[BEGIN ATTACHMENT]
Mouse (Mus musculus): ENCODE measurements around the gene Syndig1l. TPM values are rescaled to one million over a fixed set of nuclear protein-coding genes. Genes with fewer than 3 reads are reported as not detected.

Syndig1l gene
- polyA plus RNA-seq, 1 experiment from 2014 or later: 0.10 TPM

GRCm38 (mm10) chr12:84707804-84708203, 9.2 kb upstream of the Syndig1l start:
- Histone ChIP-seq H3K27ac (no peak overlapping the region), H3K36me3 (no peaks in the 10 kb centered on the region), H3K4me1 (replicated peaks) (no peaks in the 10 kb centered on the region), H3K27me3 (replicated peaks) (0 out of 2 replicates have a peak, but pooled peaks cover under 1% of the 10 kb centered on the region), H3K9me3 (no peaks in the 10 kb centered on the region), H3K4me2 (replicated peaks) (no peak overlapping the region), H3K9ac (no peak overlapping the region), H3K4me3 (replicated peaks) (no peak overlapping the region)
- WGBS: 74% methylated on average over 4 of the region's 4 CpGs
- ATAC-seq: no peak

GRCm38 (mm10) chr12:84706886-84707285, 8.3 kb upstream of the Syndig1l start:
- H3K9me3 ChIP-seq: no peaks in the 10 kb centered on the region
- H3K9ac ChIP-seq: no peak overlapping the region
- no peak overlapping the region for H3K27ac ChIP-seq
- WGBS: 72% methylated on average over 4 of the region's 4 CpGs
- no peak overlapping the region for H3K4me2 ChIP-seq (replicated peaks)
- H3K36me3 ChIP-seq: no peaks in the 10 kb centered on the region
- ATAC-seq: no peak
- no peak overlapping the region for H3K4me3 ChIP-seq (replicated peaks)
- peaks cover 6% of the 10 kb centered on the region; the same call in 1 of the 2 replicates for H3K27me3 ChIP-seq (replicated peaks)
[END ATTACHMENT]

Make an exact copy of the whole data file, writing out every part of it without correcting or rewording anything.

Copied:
Mouse (Mus musculus): ENCODE measurements around the gene Syndig1l. TPM values are rescaled to one million over a fixed set of nuclear protein-coding genes. Genes with fewer than 3 reads are reported as not detected.

Syndig1l gene
- polyA plus RNA-seq, 1 experiment from 2014 or later: 0.10 TPM

GRCm38 (mm10) chr12:84707804-84708203, 9.2 kb upstream of the Syndig1l start:
- Histone ChIP-seq H3K27ac (no peak overlapping the region), H3K36me3 (no peaks in the 10 kb centered on the region), H3K4me1 (replicated peaks) (no peaks in the 10 kb centered on the region), H3K27me3 (replicated peaks) (0 out of 2 replicates have a peak, but pooled peaks cover under 1% of the 10 kb centered on the region), H3K9me3 (no peaks in the 10 kb centered on the region), H3K4me2 (replicated peaks) (no peak overlapping the region), H3K9ac (no peak overlapping the region), H3K4me3 (replicated peaks) (no peak overlapping the region)
- WGBS: 74% methylated on average over 4 of the region's 4 CpGs
- ATAC-seq: no peak

GRCm38 (mm10) chr12:84706886-84707285, 8.3 kb upstream of the Syndig1l start:
- H3K9me3 ChIP-seq: no peaks in the 10 kb centered on the region
- H3K9ac ChIP-seq: no peak overlapping the region
- no peak overlapping the region for H3K27ac ChIP-seq
- WGBS: 72% methylated on average over 4 of the region's 4 CpGs
- no peak overlapping the region for H3K4me2 ChIP-seq (replicated peaks)
- H3K36me3 ChIP-seq: no peaks in the 10 kb centered on the region
- ATAC-seq: no peak
- no peak overlapping the region for H3K4me3 ChIP-seq (replicated peaks)
- peaks cover 6% of the 10 kb centered on the region; the same call in 1 of the 2 replicates for H3K27me3 ChIP-seq (replicated peaks)